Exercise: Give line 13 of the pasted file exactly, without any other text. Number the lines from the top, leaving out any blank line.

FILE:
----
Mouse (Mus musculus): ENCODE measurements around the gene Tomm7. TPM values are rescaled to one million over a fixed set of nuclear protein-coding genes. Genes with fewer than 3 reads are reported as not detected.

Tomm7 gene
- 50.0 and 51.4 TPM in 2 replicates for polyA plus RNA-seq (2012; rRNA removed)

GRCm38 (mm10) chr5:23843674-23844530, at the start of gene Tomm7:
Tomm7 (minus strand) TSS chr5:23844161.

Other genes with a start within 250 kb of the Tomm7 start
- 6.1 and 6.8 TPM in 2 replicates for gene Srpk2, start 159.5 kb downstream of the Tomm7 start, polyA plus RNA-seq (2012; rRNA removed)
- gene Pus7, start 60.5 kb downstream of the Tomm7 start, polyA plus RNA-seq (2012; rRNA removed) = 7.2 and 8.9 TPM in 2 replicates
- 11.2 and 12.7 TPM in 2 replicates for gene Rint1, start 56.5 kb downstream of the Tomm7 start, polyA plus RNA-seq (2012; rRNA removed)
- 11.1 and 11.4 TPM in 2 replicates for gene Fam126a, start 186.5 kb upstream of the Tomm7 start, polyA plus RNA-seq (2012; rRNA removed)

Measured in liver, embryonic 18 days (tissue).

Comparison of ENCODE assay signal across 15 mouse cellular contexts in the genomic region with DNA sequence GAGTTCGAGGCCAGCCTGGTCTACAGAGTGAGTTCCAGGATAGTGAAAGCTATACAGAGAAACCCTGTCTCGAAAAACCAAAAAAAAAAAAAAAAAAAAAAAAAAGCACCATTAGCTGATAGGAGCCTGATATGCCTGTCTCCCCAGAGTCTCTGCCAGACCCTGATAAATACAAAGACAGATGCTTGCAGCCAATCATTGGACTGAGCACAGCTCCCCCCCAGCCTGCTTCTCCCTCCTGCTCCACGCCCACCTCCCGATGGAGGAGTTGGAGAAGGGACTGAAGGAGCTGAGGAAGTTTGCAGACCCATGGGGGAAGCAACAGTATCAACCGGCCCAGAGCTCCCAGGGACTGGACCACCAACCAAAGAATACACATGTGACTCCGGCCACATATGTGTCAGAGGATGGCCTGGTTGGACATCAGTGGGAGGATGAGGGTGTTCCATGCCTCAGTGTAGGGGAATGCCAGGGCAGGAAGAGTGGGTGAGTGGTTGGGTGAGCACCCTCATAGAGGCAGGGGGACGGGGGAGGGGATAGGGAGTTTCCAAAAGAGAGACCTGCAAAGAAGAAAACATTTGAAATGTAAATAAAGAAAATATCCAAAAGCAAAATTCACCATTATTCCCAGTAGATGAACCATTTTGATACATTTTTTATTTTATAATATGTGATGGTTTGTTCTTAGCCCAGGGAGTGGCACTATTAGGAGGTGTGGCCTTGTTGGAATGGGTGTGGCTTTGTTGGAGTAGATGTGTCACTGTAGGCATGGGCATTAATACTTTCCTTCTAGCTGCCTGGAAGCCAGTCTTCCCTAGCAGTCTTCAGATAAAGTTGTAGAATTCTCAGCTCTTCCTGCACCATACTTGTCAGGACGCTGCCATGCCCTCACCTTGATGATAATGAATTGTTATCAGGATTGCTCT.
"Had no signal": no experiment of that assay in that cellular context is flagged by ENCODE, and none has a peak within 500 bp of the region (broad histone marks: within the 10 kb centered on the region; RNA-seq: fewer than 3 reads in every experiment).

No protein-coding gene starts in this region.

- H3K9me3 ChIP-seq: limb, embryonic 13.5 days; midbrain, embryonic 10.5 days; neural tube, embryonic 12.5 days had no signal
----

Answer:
"Had no signal": no experiment of that assay in that cellular context is flagged by ENCODE, and none has a peak within 500 bp of the region (broad histone marks: within the 10 kb centered on the region; RNA-seq: fewer than 3 reads in every experiment).